Mem:   2097152k total,    47060k used,  2050092k free,        0k buffers
Swap:        0k total,        0k used,        0k free,    28024k cached

  PID USER      PR  NI  VIRT  RES  SHR S %CPU %MEM    TIME+  COMMAND
 1141 root      20   0 11452 3536 2724 S  1.3  0.2   0:00.11 sshd
    1 root      20   0  2844 1440 1228 S  0.0  0.1   0:00.27 init
    2 root      20   0     0    0    0 S  0.0  0.0   0:00.00 kthreadd/9506
    3 root      20   0     0    0    0 S  0.0  0.0   0:00.00 khelper/9506
   72 root      16  -4  2560  600  364 S  0.0  0.0   0:00.00 udevd
   98 root      18  -2  2556  604  364 S  0.0  0.0   0:00.00 udevd
   99 root      18  -2  2556  604  364 S  0.0  0.0   0:00.00 udevd
  458 root      20   0  9400 1008  520 S  0.0  0.0   0:00.02 sshd
  469 root      20   0  3144  940  760 S  0.0  0.0   0:00.00 xinetd
  483 root      20   0  6224  576  264 S  0.0  0.0   0:00.00 vsftpd
  494 root      20   0  8704  864  468 S  0.0  0.0   0:00.00 saslauthd
  496 root      20   0  8704  552  156 S  0.0  0.0   0:00.00 saslauthd
  514 root      20   0 12352 1820  708 S  0.0  0.1   0:00.01 sendmail
  521 smmsp     20   0 12152 1624  644 S  0.0  0.1   0:00.00 sendmail
  533 root      20   0 25096 6956 3932 S  0.0  0.3   0:00.03 httpd
  543 root      20   0  1964  496  436 S  0.0  0.0   0:00.00 mingetty
  544 root      20   0  1964  488  436 S  0.0  0.0   0:00.00 mingetty
  552 root      20   0  1964  492  436 S  0.0  0.0   0:00.00 mingetty
  554 root      20   0  1964  488  436 S  0.0  0.0   0:00.00 mingetty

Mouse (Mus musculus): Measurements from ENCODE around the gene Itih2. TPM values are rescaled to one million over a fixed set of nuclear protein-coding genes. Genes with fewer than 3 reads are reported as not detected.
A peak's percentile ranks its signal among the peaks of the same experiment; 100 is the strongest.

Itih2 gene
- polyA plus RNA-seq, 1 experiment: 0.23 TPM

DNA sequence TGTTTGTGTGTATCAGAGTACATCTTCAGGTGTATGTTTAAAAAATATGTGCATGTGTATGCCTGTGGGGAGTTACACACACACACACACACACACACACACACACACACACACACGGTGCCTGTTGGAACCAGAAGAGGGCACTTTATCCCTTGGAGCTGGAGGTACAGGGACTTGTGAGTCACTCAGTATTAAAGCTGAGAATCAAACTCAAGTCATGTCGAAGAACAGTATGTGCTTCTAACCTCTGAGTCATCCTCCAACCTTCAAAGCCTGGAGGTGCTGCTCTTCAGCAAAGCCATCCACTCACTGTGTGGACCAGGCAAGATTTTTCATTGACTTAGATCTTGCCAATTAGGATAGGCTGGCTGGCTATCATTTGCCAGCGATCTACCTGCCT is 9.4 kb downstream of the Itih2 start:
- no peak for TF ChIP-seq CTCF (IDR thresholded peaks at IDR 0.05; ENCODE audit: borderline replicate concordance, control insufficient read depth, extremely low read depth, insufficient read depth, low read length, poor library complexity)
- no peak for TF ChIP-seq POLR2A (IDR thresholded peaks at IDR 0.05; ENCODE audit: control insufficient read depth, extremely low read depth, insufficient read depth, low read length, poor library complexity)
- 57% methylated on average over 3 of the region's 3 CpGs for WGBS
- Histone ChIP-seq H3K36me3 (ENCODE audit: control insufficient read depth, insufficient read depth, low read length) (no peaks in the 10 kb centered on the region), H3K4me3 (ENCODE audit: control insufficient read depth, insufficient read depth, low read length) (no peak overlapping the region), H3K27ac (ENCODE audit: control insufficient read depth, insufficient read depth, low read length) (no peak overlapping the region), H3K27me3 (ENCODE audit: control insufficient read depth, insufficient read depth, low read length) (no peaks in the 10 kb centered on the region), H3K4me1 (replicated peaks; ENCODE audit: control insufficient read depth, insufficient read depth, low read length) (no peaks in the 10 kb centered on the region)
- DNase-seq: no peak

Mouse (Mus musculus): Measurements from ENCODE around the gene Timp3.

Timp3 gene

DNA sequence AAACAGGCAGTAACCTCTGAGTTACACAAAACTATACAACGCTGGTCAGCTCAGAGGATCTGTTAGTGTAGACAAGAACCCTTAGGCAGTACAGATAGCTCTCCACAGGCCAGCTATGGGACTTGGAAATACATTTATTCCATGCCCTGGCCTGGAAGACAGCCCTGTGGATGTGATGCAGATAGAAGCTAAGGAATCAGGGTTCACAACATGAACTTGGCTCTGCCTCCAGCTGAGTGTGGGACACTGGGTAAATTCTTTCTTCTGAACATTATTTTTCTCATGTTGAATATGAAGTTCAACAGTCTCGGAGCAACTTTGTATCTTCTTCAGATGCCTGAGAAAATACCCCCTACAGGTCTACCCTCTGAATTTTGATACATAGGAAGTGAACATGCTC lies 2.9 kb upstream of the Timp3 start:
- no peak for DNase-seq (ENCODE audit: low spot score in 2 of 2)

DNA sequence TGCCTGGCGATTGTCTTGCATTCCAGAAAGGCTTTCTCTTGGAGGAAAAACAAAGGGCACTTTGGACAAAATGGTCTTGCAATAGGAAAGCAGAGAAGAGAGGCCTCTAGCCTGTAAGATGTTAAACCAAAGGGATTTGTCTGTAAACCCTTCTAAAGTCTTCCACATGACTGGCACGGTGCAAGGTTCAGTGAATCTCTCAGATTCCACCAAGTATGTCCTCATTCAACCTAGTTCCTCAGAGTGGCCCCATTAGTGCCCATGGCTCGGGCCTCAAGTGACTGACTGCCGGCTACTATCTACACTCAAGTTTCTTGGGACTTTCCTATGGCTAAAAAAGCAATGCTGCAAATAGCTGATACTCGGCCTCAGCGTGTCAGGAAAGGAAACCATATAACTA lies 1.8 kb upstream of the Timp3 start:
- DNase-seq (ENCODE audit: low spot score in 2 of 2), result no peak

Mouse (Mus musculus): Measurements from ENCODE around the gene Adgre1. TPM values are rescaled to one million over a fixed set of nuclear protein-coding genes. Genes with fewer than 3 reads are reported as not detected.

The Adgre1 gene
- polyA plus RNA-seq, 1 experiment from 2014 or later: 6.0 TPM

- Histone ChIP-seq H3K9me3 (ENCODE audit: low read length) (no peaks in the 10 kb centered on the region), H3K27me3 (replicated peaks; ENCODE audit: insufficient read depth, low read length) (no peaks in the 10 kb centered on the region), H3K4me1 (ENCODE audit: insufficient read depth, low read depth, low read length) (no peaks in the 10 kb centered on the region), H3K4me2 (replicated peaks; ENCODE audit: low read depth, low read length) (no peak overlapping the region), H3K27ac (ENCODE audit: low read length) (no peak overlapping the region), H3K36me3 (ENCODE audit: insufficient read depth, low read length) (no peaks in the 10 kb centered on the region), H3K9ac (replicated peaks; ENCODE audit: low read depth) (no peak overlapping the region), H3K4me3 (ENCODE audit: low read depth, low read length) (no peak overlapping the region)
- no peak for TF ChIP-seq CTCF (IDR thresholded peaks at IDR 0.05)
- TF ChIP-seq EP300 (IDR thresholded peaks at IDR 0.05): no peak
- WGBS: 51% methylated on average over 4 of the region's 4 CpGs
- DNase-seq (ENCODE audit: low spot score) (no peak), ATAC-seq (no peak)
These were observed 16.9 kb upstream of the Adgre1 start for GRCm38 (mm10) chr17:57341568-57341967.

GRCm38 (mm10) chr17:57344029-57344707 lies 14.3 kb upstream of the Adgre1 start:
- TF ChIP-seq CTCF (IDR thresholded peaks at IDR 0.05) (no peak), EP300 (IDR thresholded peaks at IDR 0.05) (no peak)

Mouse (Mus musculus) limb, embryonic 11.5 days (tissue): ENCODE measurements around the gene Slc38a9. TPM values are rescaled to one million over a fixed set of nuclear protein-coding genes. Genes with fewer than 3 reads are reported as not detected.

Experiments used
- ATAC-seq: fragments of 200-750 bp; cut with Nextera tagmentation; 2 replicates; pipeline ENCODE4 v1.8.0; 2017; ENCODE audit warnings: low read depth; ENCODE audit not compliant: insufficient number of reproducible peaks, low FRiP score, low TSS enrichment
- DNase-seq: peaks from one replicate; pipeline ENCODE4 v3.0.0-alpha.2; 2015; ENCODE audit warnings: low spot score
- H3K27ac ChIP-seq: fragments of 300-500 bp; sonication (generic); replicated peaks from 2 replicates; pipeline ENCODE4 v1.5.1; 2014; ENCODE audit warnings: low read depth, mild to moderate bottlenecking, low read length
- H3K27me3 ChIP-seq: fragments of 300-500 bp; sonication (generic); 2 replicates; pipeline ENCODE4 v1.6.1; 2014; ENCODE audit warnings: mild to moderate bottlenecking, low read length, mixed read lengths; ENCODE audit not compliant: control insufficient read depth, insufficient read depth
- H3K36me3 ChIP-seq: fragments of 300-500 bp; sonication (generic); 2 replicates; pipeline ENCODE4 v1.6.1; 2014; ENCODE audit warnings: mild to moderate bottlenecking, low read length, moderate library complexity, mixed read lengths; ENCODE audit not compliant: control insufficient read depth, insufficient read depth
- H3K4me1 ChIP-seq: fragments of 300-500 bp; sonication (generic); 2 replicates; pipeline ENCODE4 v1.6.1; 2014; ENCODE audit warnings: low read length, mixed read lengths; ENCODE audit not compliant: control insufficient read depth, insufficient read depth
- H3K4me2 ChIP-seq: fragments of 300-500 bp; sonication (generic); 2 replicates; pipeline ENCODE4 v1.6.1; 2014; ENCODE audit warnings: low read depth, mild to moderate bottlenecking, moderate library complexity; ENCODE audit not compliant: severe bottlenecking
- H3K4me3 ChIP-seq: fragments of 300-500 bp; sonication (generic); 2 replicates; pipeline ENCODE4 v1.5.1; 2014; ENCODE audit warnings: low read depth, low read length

556 root      20   0  1964  492  436 S  0.0  0.0   0:00.00 mingetty
  558 root      20   0  1964  492  436 S  0.0  0.0   0:00.00 mingetty
  559 apache    20   0 25096 3676  628 S  0.0  0.2   0:00.00 httpd
  831 root      20   0 12572 3652 2908 S  0.0  0.2   0:00.06 sshd
  833 root      20   0  6372 1712 1472 S  0.0  0.1   0:00.02 bash
 1136 root      20   0  2548 1076  892 R  0.0  0.1   0:00.00 top
 1142 sshd      20   0 10744 1452  876 S  0.0  0.1   0:00.01 sshd
 1145 root      20   0  1960  592  532 S  0.0  0.0   0:00.00 mingetty
 1146 root      20   0  1960  596  532 S  0.0  0.0   0:00.00 mingetty

What is behind these log records and why such tasks are recorded every 5 seconds? Is there a way to stop record those “dummy” logs and have only real login logs recorded?

Solution:

Record all processes running during 50 seconds

for i in {1..10} ; do ps -efH | tee -a ~/tmp/pids-5.txt; sleep 5; done

Then dump wtmp contents and check second column values against pids-5.txt. It should tell you which user and command the PID belongs to.
You could then do something to avoid those process running.

Can't kill process started by another ssh session in bash script

I’m writing a bash script where I need to login in a remote machine via ssh, start a process, end the ssh session, do some other things, and then login again via ssh to kill the process. But the process doesn’t get killed. I have tried a lot of ways.
Here is the part of the script that won’t work:

ssh localadmin@10.101.30.61 &>/dev/null << EOF
tshark -i ens160 -w /home/localadmin/dns_traffic_61.pcap &>/dev/null &
EOF


ssh localadmin@10.101.30.61 &>/dev/null << EOF
kill $(pidof tshark)
EOF

I have also tried putting the tshark command in a script so I would kill the script like this:

ssh localadmin@10.101.30.61 &>/dev/null << EOF
sh tshark.sh &>/dev/null &
EOF

ssh localadmin@10.101.30.61 &>/dev/null << EOF
pid=$(ps -ef | grep tshark.sh | grep -v grep | awk '{print $2}')
kill $pid  
EOF

and this:

ps -ef | grep tshark.sh | grep -v grep | awk '{print $2}'|xargs kill

Nothing seems to work.

Note: When I connect via ssh manually I can kill the process, only the bash script can’t.

Solution:

use single quotes around end marker so that expansion doesn’t occur in current shell but in remote

ssh localadmin@10.101.30.61 &>/dev/null << 'EOF'
kill $(pidof tshark)
EOF

compare

cat << EOF
$$
EOF

and

cat << 'EOF'
$$
EOF